One weapon the Weapon Systems Support folks are particularly proud of is the 20mm Vulcan Gatling gun system, pictured here. Despite the reassuringly old-fashioned sounding name, this Gatling is used on the F/A-18 Hornet Strike fighter (which itself runs on made-in-Woodstock parts).
USS New Hampshire

Back in August 2015, this same outfit sent Solicitation SPRMM115QPK61 to Woodstock for a special order -- a "battery blower" for delivery to USS New Hampshire, a nuclear-powered attack submarine made by Electric Boat.
 

Thursday, June 2, 2016

Woodstock sends weapons parts to Air Combat Command

Woodstock's largest employer has some new Pentagon contracts, among them one small but typical piece of business-as-usual (June 1) for 3 fans ($8,817) to be delivered to Shaw Air Force Base in South Carolina, the home of the US Air Force Combat Command. The "END ITEM IDENTIFICATION" for these particular fans is listed as  "COMMUNICATIONS PROGRAM,COMBAT THEATER". Communications are a vital part of modern warfare, as reflected by Rotron's many contracts for satellite receivers and such like. The US's drive toward the militarization of space is one destabilizing result.

According to a commercial website, Woodstock's largest employer gained $2,603,158 in 79 Pentagon contracts in 2015, making it their biggest year ever for government weapons contracts, which are just part of their business. So a 70-year Woodstock tradition continues. But to put it in perspective, compare the 2015 federal contracts of the largest weapons contractor, Lockheed Martin: $175.1 billion.

Monday, May 30, 2016

Made-In-Woodstock Fans Are Probably Being Used in Saudi War Crimes In Yemen

On 12 April, a Woodstock, NY, company contracted with the Defense Department to supply 3 ventilating fans (for $18,342) for delivery to:
"MINISTRY OF DEFENSE AND AVIATION
ROYAL SAUDI AIR DEFENSE FORCES
SUPPLY SPT BASE SSB ICP SP PTS
JEDDAH KINGDOM OF SAUDI ARABIA"
What aircraft are the fans destined for? We have no information in this case, but it might well be the fleet of F-15s which Saudi Arabia, a "fervent user" of the F-15, deploys in its air strikes on Yemen, apparent war crimes (according to Human Rights Watch), with results pictured here in a photo from NY Daily News.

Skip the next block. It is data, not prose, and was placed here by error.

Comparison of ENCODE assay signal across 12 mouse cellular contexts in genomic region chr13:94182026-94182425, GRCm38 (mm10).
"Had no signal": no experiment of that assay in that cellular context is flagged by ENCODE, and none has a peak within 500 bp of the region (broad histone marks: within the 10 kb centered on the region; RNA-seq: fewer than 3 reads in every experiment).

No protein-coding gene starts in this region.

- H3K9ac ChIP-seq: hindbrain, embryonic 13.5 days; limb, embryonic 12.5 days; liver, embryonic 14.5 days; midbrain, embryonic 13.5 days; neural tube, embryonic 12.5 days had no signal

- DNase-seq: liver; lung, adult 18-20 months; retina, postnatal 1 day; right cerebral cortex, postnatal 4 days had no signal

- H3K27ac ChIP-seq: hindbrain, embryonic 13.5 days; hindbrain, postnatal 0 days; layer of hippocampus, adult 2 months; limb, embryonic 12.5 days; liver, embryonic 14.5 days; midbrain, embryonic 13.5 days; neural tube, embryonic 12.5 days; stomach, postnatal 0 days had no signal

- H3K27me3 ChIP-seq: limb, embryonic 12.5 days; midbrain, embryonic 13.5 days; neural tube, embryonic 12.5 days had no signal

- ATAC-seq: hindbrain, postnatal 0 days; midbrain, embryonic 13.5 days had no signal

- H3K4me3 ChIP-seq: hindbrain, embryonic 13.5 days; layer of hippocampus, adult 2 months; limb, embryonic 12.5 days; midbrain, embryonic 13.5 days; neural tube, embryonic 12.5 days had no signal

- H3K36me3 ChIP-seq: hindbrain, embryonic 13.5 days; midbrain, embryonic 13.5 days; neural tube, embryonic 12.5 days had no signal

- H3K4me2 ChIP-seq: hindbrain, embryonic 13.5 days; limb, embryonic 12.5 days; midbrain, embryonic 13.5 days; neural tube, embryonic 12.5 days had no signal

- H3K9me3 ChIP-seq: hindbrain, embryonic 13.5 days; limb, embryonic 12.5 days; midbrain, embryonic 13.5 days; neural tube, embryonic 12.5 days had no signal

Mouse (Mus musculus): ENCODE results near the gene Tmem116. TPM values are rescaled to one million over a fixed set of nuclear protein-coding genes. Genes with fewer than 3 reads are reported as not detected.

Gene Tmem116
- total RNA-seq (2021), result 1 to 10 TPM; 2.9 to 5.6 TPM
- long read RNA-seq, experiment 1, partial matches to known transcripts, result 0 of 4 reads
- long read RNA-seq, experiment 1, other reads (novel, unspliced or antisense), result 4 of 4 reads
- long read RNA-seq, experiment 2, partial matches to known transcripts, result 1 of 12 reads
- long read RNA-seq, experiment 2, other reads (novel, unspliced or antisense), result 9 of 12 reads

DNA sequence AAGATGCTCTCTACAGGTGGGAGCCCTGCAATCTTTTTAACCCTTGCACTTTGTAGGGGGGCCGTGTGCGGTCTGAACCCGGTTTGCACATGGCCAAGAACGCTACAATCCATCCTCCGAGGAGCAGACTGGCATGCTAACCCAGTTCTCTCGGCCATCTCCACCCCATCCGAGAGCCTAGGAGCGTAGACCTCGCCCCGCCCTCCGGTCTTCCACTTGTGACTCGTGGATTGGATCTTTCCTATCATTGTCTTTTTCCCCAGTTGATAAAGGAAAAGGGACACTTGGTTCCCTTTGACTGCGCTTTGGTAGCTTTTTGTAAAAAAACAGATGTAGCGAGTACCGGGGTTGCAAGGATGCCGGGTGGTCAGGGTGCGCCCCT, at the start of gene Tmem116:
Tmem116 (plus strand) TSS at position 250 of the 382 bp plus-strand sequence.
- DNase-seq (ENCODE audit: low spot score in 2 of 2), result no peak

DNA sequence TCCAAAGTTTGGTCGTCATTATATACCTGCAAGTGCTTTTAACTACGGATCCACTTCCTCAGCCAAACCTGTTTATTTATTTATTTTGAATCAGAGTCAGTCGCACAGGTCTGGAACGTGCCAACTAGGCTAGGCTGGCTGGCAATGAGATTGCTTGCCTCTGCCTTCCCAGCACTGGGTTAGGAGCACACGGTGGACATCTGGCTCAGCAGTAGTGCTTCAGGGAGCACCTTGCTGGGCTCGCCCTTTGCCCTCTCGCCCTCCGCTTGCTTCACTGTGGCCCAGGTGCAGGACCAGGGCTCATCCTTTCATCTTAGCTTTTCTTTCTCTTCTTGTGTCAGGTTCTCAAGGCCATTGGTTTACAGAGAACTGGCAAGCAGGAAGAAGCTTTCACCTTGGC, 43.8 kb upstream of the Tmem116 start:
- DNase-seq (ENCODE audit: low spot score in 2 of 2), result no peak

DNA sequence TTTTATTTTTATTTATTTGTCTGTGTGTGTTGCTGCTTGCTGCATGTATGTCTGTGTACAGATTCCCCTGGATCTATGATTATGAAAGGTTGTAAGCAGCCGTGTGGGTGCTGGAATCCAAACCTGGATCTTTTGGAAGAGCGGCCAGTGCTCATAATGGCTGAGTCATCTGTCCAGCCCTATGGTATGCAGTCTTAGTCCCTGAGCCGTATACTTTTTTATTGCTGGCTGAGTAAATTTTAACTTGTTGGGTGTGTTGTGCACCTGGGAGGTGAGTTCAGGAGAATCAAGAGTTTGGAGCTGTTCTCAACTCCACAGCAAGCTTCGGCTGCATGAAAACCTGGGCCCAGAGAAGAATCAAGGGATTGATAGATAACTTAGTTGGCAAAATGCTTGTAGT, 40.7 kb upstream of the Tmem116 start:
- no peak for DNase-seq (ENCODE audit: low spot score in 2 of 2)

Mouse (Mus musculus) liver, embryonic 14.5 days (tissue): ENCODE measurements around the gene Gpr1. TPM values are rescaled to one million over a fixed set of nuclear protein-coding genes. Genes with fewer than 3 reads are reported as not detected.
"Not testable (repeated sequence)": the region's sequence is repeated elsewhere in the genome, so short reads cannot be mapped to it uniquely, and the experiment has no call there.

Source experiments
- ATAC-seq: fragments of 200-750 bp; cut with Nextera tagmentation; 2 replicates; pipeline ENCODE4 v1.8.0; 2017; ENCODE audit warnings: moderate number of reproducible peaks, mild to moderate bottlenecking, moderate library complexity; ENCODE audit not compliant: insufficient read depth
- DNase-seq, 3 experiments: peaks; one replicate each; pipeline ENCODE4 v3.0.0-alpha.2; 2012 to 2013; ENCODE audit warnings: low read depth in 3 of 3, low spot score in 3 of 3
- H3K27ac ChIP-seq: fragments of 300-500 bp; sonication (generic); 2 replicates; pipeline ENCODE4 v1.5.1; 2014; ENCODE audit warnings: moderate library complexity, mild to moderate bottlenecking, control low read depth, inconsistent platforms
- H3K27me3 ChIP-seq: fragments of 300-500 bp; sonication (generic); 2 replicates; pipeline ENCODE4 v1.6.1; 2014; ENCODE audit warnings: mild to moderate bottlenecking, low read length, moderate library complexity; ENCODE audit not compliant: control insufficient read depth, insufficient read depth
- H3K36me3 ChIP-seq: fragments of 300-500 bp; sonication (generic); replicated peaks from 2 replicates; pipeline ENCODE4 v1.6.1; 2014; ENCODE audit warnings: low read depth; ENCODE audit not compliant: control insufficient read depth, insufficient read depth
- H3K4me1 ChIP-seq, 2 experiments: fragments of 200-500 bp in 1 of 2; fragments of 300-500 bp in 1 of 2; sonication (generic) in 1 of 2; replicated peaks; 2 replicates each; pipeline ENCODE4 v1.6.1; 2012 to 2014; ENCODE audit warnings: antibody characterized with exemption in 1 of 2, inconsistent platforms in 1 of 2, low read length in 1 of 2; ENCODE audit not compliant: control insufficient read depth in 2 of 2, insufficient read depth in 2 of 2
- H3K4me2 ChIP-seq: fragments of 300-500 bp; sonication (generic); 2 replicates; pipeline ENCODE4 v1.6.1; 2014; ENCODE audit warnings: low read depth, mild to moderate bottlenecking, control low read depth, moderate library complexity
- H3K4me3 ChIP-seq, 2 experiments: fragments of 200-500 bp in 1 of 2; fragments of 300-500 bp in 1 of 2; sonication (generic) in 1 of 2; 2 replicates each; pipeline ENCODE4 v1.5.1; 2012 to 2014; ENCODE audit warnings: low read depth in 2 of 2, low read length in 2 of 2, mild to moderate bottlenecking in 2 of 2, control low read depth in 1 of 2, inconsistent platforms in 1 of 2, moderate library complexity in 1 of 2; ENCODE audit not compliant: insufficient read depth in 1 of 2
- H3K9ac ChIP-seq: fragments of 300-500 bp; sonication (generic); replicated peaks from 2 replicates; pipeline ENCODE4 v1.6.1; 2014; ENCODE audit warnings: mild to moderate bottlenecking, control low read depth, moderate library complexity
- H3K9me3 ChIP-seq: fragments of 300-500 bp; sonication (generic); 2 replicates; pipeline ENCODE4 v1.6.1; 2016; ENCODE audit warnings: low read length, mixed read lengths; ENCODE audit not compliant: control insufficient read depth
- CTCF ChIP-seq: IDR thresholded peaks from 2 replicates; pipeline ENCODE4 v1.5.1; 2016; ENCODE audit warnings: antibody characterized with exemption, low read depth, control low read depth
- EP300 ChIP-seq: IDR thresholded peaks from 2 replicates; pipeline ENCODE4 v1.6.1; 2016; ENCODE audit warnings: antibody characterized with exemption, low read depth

Who's paying? This contract is paid for by the Defense Finance and Accounting Service (DFAS), who proudly tell us that in 2015 they "managed $455 billion in Foreign Military Sales (reimbursed by foreign governments)" so we guess they got their money back from the Saudis.

What about the price? Well, the $6,114-each price tag does seem to be a bit more than fans in Rotron's military contracts destined for US aircraft, which tend to run at around $700 to $3,500 a unit. Perhaps these are extra special fans, or perhaps the Royal Saudis are paying a premium for this abettance of their war crimes. After all, they can afford it, can't they?

We reported last year on Woodstock's contribution to cluster-bombing in Yemen, another possible Saudi war crime.

Super Hornet and the Woodstock Ball Bearings

We have decided to look at a random sample of recent Defense Department weapons contracts won by Woodstock, NY companies.

The F18 E/F Super Hornet fighter/attack aircraft (pictured here with its "Weapons Load-out") flies on ball-bearings made in Woodstock, NY. Our town's biggest employer Ametek Rotron has gained a Pentagon contract for $1,836 (dated May 24) to supply 18 ball bearings for the warplane, which first strutted its stuff in Desert Storm in 2003. We have reported before on Rotron's previous trade in these high-tech weapons components. In the latest contract the ball bearings are priced at $102  each.